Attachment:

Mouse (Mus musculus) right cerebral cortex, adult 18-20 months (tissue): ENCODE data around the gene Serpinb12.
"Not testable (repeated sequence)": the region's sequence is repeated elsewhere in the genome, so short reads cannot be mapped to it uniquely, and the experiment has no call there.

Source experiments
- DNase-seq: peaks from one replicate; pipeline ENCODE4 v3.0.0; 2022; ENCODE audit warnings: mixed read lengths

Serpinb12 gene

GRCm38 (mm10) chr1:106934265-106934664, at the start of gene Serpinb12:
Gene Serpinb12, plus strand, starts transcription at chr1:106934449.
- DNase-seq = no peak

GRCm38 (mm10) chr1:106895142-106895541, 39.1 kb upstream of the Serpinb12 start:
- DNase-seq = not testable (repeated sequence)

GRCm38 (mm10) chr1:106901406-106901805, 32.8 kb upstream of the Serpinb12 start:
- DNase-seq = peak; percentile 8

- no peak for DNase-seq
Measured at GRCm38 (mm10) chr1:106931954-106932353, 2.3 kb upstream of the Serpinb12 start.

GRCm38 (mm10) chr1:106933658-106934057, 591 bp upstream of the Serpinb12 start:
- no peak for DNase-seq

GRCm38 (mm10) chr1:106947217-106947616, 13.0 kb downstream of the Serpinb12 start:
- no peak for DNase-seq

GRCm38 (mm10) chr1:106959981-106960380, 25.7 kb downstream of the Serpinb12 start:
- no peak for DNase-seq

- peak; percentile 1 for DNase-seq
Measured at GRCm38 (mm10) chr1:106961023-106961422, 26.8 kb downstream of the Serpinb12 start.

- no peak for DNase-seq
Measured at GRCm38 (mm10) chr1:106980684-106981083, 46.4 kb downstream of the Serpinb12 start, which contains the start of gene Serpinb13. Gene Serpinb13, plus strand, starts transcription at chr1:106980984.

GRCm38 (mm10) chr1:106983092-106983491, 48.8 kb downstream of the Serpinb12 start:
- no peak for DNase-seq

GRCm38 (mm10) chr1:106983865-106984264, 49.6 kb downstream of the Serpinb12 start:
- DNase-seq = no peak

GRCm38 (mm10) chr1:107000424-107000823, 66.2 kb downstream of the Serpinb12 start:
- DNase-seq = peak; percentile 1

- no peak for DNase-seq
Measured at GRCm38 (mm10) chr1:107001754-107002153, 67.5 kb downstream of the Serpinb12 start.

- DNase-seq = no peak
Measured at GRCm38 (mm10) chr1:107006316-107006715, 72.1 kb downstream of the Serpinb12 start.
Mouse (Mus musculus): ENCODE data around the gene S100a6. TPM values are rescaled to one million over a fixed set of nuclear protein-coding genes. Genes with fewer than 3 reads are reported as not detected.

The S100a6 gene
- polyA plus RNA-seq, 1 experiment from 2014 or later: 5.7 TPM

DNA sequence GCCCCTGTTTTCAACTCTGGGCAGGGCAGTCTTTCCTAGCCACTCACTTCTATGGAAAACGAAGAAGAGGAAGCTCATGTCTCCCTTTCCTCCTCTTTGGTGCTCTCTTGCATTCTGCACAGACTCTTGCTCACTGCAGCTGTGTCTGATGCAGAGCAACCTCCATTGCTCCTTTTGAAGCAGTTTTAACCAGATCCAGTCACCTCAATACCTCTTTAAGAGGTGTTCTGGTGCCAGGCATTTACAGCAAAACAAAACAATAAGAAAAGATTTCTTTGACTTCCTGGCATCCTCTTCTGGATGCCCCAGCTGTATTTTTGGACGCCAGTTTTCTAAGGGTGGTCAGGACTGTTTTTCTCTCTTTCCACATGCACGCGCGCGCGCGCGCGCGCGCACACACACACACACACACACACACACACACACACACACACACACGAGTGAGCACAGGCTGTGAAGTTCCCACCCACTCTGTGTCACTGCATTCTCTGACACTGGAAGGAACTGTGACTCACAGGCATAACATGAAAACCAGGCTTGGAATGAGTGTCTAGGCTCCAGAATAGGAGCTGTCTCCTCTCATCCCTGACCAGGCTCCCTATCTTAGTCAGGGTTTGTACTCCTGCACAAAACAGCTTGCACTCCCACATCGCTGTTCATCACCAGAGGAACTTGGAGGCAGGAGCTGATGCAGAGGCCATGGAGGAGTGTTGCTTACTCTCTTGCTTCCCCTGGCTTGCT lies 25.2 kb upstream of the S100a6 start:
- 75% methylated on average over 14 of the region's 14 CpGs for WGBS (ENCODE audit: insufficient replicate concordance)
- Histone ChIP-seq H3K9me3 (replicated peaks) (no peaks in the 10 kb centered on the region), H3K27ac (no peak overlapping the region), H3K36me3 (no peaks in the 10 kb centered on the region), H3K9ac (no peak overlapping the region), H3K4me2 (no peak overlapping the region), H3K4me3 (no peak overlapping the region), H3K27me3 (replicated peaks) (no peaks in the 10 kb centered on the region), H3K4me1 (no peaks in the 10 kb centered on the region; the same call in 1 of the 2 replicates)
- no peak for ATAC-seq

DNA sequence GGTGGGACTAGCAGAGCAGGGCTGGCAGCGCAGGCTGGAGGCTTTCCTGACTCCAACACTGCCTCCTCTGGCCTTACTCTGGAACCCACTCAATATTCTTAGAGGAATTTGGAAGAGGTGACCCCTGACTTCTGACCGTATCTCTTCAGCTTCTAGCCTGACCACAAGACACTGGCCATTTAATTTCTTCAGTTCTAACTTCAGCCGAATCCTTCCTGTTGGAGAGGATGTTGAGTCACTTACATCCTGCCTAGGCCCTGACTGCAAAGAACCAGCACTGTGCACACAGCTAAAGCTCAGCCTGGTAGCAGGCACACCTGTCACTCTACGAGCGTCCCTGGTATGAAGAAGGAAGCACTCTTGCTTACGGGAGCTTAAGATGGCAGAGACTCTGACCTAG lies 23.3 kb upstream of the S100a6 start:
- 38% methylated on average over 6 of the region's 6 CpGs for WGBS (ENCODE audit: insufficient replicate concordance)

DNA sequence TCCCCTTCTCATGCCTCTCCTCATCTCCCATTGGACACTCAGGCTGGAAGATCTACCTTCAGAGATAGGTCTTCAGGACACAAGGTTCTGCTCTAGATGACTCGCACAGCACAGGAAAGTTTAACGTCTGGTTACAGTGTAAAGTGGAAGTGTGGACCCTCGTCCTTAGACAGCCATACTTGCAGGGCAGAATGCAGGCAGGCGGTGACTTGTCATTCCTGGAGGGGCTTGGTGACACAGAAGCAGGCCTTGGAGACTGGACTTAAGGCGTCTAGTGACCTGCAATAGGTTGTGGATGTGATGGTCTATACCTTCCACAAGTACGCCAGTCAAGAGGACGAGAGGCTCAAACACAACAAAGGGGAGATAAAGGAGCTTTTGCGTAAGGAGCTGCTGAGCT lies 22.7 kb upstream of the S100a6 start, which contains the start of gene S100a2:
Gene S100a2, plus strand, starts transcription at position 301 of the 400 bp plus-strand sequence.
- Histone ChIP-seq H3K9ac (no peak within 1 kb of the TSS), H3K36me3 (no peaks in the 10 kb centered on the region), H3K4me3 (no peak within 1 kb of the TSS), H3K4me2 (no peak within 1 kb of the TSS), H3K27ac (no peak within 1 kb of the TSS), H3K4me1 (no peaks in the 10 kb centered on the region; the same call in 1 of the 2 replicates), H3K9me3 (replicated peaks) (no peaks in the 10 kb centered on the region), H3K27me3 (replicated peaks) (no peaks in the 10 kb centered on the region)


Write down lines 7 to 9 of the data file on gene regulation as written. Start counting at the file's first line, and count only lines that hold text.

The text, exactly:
Gene Serpinb12, plus strand, starts transcription at chr1:106934449.
- DNase-seq = no peak

GRCm38 (mm10) chr1:106895142-106895541, 39.1 kb upstream of the Serpinb12 start: